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Coca-Cola Vs. Grand Canyon?

The word in the asphalt jungle is that Coca-Cola intervened and blocked a plan to ban bottled water in Grand Canyon National Park. The NYT has the story:

Stephen P. Martin, the architect of the [bottle ban] plan and the top parks official at the Grand Canyon, said his superiors told him two weeks before its Jan. 1 start date that Coca-Cola, which distributes water under the Dasani brand and has donated more than $13 million to the parks, had registered its concerns about the bottle ban through the foundation, and that the project was being tabled. His account was confirmed by park, foundation and company officials…

Neil J. Mulholland, president of the foundation, said that a representative of Coca-Cola had reached out to him late in the process to inquire about the reasons for the water bottle ban and how it would work.

Coca-Cola maintains that banning bottled drinks is not the answer to the Park’s problem with discarded plastic bottles, which account for 30 percent of the trash in the Canyon. While it seems true that a call from Coca-Cola prompted National Park Foundation to shelve the bottle ban plan, Coke officials were not menacing or overtly demanding; they did not threaten to withdraw funding. Coca-Cola remains a large donor to the National Park Foundation.

Via Meadia strongly hopes that the Coca-Cola company will end up on the side of the angels here. Cherry Coke Zero is the king of diet sodas and the official soft drink of Via Meadia; we hope that the manufacturers of such a wonderful soda can find a smart way to save one of our nation’s most beautiful landscapes from trash.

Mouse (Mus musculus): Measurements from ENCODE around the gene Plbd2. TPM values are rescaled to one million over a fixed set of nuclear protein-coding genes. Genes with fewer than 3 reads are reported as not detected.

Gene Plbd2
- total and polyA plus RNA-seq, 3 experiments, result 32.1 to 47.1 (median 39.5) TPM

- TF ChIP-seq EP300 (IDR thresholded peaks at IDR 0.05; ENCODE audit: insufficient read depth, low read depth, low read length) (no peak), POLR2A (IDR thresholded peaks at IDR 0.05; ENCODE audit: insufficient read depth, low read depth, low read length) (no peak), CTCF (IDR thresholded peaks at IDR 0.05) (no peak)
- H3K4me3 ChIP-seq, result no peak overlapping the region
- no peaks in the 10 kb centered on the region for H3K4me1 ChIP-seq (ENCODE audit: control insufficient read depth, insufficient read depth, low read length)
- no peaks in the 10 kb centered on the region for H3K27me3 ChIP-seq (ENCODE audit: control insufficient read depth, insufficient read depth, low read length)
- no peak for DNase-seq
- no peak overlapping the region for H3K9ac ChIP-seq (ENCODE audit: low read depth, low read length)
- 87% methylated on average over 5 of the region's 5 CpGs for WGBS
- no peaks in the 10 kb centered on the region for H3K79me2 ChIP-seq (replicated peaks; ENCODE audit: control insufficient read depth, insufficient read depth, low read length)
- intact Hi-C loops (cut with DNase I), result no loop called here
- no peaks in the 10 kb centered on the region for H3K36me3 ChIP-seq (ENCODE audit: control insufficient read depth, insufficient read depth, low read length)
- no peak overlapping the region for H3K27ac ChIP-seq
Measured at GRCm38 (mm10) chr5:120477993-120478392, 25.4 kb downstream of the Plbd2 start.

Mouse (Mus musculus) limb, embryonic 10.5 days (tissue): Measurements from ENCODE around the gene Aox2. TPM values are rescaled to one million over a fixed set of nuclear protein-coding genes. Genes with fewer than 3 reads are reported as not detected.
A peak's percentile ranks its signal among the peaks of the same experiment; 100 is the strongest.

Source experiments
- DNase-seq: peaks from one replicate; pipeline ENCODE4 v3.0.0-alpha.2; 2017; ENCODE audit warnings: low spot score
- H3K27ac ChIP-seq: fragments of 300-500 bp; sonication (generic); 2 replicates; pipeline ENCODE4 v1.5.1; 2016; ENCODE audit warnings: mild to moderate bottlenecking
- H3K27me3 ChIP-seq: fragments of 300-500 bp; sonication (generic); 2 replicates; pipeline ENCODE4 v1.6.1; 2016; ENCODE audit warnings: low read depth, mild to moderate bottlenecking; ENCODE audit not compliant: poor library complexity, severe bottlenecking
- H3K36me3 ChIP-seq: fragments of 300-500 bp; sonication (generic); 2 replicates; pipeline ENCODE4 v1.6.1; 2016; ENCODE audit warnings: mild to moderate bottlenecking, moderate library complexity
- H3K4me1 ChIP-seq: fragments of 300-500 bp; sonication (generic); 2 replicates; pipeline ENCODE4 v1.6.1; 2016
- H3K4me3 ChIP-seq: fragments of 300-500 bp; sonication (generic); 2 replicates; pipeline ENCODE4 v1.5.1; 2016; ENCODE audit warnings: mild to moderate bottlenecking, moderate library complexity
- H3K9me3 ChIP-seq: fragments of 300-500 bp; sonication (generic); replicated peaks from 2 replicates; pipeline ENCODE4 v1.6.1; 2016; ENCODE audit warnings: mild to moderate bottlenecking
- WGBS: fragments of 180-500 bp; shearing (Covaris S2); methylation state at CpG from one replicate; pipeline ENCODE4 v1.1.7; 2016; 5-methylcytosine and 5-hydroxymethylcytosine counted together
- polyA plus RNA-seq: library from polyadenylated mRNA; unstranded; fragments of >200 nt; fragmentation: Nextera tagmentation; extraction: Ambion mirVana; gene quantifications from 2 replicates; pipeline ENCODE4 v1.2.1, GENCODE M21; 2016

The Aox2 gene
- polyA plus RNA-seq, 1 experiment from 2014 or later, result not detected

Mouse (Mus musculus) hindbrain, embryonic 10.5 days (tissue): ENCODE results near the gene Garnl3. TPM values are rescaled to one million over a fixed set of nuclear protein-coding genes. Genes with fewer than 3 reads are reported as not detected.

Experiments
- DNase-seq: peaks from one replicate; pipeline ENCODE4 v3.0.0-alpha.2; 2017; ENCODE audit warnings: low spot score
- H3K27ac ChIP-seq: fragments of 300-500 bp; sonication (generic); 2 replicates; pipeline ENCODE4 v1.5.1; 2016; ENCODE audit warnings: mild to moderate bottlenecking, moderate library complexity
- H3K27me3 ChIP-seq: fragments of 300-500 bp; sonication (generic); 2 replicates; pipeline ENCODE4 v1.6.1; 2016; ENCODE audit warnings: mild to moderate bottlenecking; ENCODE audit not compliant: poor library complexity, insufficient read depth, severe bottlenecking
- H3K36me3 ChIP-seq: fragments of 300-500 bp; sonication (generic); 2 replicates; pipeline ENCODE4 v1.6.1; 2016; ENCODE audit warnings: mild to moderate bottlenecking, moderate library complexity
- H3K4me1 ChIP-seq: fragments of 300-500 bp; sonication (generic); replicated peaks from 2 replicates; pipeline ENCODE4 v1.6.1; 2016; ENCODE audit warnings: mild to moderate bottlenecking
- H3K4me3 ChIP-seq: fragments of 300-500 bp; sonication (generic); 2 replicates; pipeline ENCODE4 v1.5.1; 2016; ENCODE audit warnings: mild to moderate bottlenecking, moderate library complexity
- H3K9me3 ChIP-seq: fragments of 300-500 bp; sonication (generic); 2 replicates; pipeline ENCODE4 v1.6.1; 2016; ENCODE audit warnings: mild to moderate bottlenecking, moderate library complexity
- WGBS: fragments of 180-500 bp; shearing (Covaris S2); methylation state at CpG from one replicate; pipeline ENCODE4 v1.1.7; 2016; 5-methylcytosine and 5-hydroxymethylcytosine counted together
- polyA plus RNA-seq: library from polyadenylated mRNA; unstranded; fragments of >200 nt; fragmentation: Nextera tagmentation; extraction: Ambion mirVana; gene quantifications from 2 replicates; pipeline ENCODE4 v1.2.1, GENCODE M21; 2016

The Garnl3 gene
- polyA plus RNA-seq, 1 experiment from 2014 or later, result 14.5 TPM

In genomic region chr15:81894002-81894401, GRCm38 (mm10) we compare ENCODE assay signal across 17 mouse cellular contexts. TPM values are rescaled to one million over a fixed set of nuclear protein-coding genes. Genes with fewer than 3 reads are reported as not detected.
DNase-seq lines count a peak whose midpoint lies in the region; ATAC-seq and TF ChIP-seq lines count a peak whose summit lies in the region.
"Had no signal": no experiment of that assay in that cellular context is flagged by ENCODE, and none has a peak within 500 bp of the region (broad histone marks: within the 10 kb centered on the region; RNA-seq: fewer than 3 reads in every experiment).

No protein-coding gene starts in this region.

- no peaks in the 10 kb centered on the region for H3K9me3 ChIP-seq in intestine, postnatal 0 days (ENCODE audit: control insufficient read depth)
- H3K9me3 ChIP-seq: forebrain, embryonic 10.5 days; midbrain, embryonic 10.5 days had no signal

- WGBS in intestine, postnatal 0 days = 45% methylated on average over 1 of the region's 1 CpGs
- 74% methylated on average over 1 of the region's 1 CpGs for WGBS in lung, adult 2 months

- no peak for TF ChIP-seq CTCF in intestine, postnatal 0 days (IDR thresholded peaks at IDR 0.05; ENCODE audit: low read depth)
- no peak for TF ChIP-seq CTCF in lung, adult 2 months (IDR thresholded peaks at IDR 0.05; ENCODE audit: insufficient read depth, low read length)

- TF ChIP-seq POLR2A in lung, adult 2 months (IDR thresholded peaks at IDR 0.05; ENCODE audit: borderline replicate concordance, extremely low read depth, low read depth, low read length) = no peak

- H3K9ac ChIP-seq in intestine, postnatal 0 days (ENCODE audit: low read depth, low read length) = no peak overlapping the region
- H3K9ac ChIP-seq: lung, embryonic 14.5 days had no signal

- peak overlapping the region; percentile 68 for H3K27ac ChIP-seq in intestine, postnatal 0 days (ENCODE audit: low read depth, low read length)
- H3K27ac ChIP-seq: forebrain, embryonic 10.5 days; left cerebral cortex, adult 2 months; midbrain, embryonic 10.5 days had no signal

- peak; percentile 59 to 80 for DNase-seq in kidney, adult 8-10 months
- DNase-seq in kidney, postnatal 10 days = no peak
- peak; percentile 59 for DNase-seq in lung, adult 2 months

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  • Jacksonian Libertarian

    Litter is about people and their respect for public property. There was a recent joke that New York was going to clean up the mess caused by the Occupy Wall Street scum bags, by holding a TEA Party Rally. Personal responsibility, pride in America, and patriotism are what’s needed to keep America’s parks clean. I am reminded of the “Don’t Mess with Texas” anti litter campaign that reduced Texan road side litter by 80%.

  • Jordan

    Is that 30% of the trash or 30% of the litter? Just because 30% of the trash are bottles doesn’t imply any evil.

    Besides — would you rather have dead, dehydrated hikers?

  • bloodonthetracks

    The National Park Foundation didn’t “shelve” the ban. The foundation doesn’t have the power to set policy; it’s merely the official charity of the National Park Service.

    The decision was made by Jon Jarvis, the head of the park service.

    Have been to the Grand Canyon several times recently — hiked from the south rim to the north rim two years ago — and never noticed a trash problem.

    A ban seems to me an unnecessary infringement on choice and convenience.

    Wish the park service instead would worry more about providing clean and reasonably priced lodging. Nothing like spending $240 for a badly outdated room with a moldy shower (Yosemite) or $175 for a glorified storage closet with a dirty, moldy bathroom attached (Glacier) …

  • David

    Here’s a prediction: The cost of disposing all those empty water bottles will be less than the cost of park rangers’ rendering first aid to those who don’t bring canteens and find themselves dehydrated on the trails.

  • Corlyss

    Extortion is the greens favorite tool to bully industry into supporting self-destructive green nonsense.

  • Robert

    Diet Cherry Dr. Pepper is far superior to Coke Cherry Zero. I stopped drinking diet Coke products when Diet Cherry Coke was discontinued in favor of Coke Cherry Zero, which just doesn’t taste the same (not enough cherry flavoring, basically).

  • Aron Matskin

    In July I went hiking in one of the French National Nature Reserves in the Alps. The rule there is that you have to take ALL your trash with you. I was truly surprised that people really do it!! During the five days I spent there I saw (minute) traces of trash left behind only twice. And that was during the long Bastille Day weekend – one of the busiest hiking times in France.

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